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I am reading pg 651 of Elements of Statistical Learning,where is says:

"The simplest form of regularization assumes that the features are independent within each class, that is, the within-class covariance matrix is diagonal. Despite the fact that features will rarely be independent within a class, when p ≫ N we don’t have enough data to estimate their dependencies."

I am struggling to understand why this is.

Take for example a hypothetical case where you have 1000 data points, and 5000 predictors. Here $p>>N$. Surely 1000 points is enough to calculated the correlation between say, $X_1$ and $X_2$ regardless of whether we have predictors up to $X_{5000}$.

Is there something I'm not understanding about high dimensional problems here?

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    $\begingroup$ What do you suppose the rank is of such a covariance matrix? $\endgroup$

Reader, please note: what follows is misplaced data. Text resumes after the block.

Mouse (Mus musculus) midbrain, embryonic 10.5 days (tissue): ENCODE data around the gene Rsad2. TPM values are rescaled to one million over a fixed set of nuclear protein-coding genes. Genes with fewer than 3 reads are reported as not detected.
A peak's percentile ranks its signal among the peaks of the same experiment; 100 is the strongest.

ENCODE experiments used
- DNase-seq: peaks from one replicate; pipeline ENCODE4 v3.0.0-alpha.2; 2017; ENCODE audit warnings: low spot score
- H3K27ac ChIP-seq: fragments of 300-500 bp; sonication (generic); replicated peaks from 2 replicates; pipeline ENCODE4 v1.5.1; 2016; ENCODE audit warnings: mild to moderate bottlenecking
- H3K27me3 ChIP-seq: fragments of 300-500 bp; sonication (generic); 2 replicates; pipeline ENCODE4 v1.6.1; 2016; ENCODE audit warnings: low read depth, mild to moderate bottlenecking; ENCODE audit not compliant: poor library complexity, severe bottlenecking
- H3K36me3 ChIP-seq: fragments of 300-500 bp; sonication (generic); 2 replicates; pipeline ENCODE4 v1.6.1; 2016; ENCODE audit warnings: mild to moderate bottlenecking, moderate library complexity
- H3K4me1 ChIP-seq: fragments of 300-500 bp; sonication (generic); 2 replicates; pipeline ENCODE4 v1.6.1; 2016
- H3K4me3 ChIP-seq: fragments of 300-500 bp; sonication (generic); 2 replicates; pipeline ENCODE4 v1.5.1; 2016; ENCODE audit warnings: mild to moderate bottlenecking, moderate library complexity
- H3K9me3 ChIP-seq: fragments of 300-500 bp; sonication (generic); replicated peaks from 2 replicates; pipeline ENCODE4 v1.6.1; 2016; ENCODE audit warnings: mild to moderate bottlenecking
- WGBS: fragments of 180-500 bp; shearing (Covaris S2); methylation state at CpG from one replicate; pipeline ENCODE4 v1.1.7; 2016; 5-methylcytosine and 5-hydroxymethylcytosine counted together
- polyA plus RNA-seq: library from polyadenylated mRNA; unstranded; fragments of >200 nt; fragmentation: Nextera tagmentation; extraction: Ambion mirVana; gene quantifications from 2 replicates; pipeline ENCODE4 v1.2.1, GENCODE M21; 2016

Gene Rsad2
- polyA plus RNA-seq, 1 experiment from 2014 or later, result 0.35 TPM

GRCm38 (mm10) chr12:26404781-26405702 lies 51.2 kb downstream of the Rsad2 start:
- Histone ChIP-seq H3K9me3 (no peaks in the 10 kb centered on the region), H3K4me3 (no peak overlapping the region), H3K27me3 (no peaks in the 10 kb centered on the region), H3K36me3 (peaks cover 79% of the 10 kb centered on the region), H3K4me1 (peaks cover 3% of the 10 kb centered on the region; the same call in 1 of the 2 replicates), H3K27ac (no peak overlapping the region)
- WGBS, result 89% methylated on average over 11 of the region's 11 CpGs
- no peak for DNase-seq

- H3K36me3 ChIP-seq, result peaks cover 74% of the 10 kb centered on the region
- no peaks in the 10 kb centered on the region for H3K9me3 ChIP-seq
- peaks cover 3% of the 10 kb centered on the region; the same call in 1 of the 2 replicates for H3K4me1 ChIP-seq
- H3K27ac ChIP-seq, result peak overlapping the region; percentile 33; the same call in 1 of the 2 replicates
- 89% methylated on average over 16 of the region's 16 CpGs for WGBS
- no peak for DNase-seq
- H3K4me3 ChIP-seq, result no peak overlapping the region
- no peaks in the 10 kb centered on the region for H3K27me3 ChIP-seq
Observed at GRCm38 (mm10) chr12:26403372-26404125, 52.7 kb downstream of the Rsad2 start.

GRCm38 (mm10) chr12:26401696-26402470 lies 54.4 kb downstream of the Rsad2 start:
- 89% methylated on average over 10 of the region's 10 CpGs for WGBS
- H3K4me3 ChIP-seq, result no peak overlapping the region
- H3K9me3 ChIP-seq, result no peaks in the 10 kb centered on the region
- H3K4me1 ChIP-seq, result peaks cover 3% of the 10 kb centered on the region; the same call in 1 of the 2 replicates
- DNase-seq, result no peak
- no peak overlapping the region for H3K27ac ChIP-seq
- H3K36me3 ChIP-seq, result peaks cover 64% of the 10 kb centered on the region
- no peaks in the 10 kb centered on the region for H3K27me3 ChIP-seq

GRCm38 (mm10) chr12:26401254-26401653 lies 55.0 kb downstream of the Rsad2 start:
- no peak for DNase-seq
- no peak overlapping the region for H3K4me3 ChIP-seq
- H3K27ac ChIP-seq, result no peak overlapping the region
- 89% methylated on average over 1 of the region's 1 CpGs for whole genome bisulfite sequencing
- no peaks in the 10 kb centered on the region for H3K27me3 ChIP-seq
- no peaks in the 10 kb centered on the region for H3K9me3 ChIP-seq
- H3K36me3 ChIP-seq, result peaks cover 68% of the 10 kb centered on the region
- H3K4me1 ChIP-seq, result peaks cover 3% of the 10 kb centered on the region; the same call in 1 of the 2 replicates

– Sycorax
    Jun 30, 2020 at 21:30
  • $\begingroup$ I understand that the $pxp$ covariance matrix will have rank of at most N, which means it will never be full rank when p>>N as obviously N<p in this case. However, surely we can still calculate the covariance matrix - it is just the inversion that won't work. I guess I am maybe misunderstanding what is meant here by "their dependencies". Is this not just referring to the covariance between the two predictors? $\endgroup$
    – Sean
    Jun 30, 2020 at 21:38
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    $\begingroup$ There's a subtlety here: the individual entries in the covariance matrix can be very accurately estimated with large $N,$ regardless of $P:$ see stats.stackexchange.com/a/61068/919 for the argument (which extends beyond the Normal-distribution context of that answer). However, when $P\gt N,$ the covariance matrix in some sense is extremely special because it must be singular, confining it to a measure-zero subset of the space of all covariance matrices. cc @Sycorax $\endgroup$
    – whuber
    Jul 1, 2020 at 14:32

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